Ulrich, Micah MD; Memmo, Elise Petersen LICSW, MPH; Cruz, Alissa MPH; Heinz, Alexandra LICSW, MPH; Iverson, Ronald E. MD, MPH Implementation of a Universal Screening Process for Substance Use in Pregnancy, Obstetrics & Gynecology: March 10, 2021 – Volume Latest Articles – Issue – 10.1097/AOG.0000000000004305 doi: 10.1097/AOG.0000000000004305
To implement a standardized universal substance use screening process in an outpatient prenatal clinic at an urban tertiary care hospital.
Using a quality-improvement framework that involved process modeling, stakeholder analyses, and plan-do-study-act cycles, we implemented universal substance use screening for prenatal patients using a modified 5Ps screening tool (Parents, Peers, Partner, Past, Present). Implementation included an operational workflow based on the SBIRT (Screening, Brief Intervention, Referral to Treatment) model. The primary outcome measure was percentage of patients who were screened for substance use, with a goal of 90% screened. Secondary outcome measures were percentage who screened positive and percentage of the time a positive screen resulted in documentation of a brief intervention by a health care practitioner.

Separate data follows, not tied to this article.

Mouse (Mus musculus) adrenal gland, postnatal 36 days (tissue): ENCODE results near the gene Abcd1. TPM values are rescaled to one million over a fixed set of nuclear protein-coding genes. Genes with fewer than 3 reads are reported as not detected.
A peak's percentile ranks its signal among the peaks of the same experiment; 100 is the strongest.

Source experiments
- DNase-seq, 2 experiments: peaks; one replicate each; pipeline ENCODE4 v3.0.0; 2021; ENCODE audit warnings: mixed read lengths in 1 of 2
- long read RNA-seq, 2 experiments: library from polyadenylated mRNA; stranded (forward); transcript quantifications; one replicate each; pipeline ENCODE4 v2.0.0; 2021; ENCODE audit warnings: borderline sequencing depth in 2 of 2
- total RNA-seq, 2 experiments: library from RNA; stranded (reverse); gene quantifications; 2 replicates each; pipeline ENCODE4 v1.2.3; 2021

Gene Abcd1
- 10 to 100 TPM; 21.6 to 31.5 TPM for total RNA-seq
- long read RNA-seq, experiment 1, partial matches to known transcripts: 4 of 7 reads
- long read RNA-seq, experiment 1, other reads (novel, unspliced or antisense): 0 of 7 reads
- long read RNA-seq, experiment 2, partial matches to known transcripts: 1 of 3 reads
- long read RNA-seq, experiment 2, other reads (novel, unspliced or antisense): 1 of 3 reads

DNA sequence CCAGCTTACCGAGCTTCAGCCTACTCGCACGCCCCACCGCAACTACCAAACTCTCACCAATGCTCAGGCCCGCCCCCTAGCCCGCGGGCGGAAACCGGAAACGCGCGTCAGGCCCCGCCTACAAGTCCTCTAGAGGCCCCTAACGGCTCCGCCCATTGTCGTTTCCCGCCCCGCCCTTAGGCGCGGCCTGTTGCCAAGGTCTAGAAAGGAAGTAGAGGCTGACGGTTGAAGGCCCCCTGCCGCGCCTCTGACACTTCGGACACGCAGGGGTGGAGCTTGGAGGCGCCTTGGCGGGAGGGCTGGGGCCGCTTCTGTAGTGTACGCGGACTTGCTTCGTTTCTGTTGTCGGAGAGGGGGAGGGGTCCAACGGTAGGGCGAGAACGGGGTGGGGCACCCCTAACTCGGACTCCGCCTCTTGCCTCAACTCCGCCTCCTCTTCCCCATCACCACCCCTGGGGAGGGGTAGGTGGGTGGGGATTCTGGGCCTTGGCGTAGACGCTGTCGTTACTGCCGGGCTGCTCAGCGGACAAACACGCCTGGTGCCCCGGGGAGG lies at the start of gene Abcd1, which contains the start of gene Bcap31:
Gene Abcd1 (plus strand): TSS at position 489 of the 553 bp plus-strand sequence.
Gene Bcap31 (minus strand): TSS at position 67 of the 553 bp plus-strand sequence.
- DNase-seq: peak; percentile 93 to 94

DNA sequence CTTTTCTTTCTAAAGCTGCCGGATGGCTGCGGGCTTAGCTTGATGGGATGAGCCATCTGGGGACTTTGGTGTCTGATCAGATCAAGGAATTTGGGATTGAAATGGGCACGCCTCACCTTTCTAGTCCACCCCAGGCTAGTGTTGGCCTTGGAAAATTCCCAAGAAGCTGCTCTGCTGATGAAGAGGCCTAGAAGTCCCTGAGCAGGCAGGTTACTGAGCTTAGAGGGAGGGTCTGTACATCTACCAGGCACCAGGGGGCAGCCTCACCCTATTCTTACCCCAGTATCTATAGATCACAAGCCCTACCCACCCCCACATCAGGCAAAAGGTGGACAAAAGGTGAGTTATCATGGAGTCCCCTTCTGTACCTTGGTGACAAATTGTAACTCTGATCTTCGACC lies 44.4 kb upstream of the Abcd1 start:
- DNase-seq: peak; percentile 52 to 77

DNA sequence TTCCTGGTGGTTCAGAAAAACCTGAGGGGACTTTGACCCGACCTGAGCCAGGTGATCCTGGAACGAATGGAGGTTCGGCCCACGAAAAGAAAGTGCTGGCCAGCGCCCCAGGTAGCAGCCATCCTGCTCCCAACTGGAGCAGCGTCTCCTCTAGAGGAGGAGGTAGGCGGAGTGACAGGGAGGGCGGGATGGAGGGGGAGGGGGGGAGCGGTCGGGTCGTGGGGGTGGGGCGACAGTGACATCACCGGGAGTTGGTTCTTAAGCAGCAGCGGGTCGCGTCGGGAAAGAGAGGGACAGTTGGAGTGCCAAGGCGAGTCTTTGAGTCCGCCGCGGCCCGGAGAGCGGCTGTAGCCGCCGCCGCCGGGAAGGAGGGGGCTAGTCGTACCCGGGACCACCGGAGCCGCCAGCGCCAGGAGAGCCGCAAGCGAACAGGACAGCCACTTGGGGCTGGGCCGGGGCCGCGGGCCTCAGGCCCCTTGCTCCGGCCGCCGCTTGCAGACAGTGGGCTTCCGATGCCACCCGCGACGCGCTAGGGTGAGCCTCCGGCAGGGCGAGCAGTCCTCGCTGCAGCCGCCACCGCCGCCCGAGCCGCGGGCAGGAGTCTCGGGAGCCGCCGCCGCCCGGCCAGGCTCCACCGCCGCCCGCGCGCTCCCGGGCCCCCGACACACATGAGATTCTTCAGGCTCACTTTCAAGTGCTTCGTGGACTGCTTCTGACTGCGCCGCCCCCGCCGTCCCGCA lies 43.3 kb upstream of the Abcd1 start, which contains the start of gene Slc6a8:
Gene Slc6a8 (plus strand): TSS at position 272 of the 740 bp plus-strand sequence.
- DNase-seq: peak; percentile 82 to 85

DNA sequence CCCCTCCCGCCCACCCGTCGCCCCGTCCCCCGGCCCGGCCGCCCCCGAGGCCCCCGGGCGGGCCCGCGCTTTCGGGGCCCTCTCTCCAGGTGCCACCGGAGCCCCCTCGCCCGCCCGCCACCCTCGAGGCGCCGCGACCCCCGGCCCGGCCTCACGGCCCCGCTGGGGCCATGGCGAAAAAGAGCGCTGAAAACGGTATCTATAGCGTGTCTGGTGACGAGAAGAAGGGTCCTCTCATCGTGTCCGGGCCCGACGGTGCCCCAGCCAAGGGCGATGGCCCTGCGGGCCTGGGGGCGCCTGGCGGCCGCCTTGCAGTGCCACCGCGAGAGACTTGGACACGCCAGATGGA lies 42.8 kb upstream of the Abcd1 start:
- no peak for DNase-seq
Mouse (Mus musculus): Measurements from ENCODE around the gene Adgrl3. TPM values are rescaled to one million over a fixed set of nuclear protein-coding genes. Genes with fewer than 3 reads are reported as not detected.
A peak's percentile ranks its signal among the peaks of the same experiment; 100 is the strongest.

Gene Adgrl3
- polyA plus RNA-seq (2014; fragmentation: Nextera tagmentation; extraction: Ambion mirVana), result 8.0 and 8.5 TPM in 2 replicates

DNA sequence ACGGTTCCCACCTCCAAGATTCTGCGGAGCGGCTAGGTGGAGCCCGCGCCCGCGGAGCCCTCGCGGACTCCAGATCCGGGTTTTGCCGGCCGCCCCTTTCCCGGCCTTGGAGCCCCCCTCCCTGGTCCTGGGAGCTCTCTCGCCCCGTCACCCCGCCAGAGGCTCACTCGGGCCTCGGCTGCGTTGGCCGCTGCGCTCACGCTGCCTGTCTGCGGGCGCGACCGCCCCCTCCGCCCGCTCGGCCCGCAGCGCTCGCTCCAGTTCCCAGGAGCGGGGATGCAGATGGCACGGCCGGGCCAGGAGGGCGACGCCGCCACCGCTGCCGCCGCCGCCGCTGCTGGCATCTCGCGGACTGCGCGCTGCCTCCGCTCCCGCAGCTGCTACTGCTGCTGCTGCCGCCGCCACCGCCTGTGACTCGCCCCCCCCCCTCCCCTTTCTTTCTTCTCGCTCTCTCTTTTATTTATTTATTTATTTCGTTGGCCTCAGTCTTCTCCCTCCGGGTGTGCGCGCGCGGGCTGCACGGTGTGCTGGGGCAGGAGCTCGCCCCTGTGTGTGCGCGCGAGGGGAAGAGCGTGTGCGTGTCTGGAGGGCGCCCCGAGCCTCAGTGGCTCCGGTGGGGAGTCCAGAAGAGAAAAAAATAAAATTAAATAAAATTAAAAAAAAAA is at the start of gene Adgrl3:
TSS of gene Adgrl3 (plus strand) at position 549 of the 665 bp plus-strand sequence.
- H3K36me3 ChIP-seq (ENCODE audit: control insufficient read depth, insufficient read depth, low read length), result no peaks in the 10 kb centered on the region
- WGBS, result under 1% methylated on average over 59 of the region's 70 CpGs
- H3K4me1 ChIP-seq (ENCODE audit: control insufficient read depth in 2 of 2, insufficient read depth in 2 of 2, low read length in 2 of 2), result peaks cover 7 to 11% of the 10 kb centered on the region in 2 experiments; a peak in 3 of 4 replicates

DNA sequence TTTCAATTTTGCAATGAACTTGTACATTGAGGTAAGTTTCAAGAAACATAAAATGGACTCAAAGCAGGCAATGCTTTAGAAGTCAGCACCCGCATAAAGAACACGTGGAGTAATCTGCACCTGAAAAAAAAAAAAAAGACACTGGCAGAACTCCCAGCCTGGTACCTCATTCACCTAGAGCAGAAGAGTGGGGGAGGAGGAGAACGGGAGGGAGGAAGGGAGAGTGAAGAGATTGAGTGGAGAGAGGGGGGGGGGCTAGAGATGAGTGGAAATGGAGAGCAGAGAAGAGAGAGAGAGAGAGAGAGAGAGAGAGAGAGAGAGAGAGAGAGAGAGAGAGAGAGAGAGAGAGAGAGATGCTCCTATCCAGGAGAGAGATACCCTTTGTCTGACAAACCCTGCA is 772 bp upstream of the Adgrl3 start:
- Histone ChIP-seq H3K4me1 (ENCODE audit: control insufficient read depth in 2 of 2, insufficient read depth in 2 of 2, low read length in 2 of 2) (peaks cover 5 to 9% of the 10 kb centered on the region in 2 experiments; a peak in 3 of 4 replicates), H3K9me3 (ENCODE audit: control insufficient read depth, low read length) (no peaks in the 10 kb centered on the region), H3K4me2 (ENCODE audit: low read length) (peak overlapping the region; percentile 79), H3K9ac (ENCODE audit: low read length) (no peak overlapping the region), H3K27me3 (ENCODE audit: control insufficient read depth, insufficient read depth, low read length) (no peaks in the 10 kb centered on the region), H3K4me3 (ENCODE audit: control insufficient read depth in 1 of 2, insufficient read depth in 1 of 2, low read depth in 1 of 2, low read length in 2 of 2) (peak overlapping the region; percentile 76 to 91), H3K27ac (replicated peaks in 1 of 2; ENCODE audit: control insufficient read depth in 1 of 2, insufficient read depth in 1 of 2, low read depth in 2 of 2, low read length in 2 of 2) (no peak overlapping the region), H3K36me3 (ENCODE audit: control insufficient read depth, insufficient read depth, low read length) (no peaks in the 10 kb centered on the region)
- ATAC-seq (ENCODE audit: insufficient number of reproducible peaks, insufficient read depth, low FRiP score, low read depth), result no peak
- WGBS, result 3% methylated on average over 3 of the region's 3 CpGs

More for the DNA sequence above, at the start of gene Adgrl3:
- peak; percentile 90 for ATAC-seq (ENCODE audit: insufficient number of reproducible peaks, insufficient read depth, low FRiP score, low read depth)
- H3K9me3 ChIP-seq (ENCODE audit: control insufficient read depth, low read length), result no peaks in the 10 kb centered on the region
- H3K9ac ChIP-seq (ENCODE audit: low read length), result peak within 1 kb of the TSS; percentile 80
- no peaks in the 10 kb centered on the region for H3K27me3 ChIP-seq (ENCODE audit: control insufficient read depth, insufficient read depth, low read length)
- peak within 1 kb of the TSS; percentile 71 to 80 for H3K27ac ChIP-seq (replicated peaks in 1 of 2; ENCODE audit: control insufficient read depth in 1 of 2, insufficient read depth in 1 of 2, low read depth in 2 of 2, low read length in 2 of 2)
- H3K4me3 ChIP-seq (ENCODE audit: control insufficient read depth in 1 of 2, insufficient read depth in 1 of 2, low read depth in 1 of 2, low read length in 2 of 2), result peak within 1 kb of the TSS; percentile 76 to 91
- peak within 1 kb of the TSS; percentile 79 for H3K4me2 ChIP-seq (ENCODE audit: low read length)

Over a 19-month implementation period, 733 patient encounters were sampled. A substance use screen was completed in 618 (84%). We exceeded our goal of screening 90% of eligible patients for the final 6 months of data collection. Of the 618 completed screens, 124 (20%) screened positive. Health care practitioner documentation of brief interventions for patients with a positive screen reached 80% in the final phase of implementation, but then declined to 50% by the completion of the study period.
A sustainable and generalizable process to carry out substance use screening within a large prenatal practice is feasible, and assisted with identification of patients not known to be at risk. Further efforts are needed to evaluate how to sustain health care practitioner documentation of intervention in response to positive screens.
Implementation of a universal substance use screening process was feasible in an urban obstetrics practice and resulted in more than 90% of patients being screened for substance use.